SPRING RUNOFF creates fast flowing high water in Cache Creek and other water routes

Proper etiquette for wildlife viewing

Figure it out now because once you're nose to nose with them, it's too late.

Every summer brings bad news for a few unfortunate BC residents who have up close and personal encounters with our abundant – and dangerous – wild inhabitants.

Bears and cougars are becoming more active; coyotes and racoons have been on the prowl all year round here and are being seen more often in town. The camping season is almost upon us and parks are a great place to see wildlife.

It’s important that you know what to do when you encounter wildlife such as bears, cougars, coyotes and wolves in urban areas BEFORE you find yourself face to face with them.

Do not provide food to wildlife. Remain calm and never approach the animal. Always keep the animal in front of you (never turn your back) and back away slowly (never run). Keep children and pets close or pick them up. If possible, bring children and pets indoors.

If the animal appears interested in you or approaches:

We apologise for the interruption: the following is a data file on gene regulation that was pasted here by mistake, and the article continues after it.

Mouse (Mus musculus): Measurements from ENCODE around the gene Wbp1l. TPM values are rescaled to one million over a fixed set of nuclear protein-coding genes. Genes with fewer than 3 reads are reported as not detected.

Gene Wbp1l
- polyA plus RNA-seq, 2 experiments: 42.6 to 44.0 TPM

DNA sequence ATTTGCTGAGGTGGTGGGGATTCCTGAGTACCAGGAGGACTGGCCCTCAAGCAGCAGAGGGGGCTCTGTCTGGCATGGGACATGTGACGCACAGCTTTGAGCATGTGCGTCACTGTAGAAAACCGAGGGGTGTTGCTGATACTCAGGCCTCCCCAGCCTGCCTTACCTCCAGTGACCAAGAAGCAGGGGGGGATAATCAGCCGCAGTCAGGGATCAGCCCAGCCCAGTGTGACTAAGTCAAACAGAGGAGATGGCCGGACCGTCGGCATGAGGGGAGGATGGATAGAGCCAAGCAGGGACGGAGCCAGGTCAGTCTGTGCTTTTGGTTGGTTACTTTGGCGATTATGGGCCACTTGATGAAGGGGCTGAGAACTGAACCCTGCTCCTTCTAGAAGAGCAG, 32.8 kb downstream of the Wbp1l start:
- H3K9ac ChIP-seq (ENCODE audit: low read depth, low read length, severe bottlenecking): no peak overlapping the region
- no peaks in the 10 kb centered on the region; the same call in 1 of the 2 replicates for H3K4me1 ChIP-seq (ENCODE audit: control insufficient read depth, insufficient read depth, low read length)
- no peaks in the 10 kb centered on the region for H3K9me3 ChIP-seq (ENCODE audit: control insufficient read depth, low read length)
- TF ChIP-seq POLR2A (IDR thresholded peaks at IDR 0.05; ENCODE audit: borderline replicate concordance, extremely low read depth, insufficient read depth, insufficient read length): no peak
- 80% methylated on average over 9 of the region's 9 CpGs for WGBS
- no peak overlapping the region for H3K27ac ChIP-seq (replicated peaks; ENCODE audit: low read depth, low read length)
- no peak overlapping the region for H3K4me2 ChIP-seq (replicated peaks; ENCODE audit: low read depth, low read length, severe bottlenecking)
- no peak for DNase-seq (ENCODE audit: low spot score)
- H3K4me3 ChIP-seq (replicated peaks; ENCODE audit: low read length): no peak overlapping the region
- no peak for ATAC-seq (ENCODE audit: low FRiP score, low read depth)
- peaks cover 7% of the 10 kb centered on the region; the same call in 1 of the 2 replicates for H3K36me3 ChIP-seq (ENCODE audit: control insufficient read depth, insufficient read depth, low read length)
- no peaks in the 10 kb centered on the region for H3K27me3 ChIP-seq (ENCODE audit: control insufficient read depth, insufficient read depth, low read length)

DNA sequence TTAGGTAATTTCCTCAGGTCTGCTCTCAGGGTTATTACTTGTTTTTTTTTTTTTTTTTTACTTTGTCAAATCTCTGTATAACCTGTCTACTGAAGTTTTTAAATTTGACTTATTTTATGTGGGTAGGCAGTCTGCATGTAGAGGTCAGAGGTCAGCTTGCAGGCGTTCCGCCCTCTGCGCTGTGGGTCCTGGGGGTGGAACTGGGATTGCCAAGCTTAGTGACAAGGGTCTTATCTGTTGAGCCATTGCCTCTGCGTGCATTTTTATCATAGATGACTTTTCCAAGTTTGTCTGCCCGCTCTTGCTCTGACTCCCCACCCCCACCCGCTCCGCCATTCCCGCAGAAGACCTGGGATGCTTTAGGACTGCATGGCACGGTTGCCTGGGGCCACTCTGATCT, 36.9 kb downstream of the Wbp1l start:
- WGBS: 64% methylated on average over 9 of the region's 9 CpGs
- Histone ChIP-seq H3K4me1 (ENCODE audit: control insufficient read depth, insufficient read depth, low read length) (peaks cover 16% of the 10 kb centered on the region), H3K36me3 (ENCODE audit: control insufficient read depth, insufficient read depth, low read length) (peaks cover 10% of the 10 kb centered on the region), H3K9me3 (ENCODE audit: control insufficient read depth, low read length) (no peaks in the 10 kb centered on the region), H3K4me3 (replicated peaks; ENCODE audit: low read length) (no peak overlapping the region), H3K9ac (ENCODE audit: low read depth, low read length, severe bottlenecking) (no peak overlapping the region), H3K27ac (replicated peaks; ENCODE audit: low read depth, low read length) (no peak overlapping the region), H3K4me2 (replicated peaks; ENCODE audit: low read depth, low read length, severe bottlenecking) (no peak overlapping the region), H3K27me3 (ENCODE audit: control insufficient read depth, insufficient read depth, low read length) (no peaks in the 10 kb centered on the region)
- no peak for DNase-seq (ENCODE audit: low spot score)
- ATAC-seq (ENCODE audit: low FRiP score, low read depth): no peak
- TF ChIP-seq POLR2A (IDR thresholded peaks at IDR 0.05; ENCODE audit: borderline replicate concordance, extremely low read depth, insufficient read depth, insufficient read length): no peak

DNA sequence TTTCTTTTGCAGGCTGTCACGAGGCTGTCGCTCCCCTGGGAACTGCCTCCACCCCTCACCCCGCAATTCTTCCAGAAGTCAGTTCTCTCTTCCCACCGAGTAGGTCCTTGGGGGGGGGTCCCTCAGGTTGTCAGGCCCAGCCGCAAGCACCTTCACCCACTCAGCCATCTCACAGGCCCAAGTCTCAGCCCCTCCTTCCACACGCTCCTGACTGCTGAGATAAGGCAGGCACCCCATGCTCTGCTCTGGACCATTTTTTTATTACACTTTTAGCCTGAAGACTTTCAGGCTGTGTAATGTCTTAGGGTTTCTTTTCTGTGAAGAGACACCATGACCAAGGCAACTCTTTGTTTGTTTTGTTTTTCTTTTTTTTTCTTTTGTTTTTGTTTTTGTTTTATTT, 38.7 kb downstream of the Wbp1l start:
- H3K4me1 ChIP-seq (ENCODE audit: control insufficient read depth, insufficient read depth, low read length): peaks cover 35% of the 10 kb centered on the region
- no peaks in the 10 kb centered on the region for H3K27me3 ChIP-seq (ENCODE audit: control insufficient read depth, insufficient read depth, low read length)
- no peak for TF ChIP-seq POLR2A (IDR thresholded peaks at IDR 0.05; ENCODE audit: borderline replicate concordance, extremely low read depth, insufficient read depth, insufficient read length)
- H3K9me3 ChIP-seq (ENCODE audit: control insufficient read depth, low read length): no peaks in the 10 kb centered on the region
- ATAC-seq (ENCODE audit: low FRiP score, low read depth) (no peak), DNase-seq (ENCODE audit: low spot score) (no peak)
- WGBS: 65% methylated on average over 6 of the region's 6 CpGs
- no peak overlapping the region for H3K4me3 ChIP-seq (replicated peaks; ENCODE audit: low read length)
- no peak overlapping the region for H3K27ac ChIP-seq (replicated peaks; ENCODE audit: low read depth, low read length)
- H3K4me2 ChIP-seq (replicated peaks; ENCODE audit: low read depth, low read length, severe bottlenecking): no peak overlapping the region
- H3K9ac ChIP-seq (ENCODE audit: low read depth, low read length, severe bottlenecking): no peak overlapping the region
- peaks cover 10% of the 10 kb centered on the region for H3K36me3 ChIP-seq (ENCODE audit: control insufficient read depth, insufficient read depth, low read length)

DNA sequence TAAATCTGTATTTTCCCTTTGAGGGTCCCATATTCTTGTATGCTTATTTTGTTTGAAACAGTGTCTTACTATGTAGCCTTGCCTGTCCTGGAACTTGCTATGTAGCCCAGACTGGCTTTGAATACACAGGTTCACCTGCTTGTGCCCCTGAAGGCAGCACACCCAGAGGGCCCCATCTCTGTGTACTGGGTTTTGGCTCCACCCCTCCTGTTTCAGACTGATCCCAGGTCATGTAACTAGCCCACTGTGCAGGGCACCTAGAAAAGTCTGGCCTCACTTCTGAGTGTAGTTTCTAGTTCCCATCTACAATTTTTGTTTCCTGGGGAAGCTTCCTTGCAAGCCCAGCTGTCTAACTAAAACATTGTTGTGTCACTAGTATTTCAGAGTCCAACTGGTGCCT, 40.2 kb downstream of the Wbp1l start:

Make yourself look as large as possible by waving your arms above your head. Make loud noises, shout at the animal in a loud, aggressive voice or bang pots and pans and throw objects like rocks and sticks.

Under the Wildlife Act, conservation officers can issue a $230 ticket or notice for a court appearance to residents who do not secure attractants. Residents who leave out items that attract dangerous wildlife could also be issued a Dangerous Wildlife Protection Order. Failure to comply with an order carries a $575 fine.

Relocating wildlife is neither viable nor a long-term solution to managing these kinds of conflicts. When wildlife is relocated, it most often returns to conflict situations, or it does not survive as it has to compete with already established populations.

In 2013-14, the Conservation Officer Service received 28,063 calls regarding human-wildlife conflicts. Of those calls, 16,180 involved human-bear conflicts.

A little awareness goes a long way in preventing wildlife interactions that result in injury or death.

Wendy Coomber is editor of the Ashcroft-Cache Creek Journal

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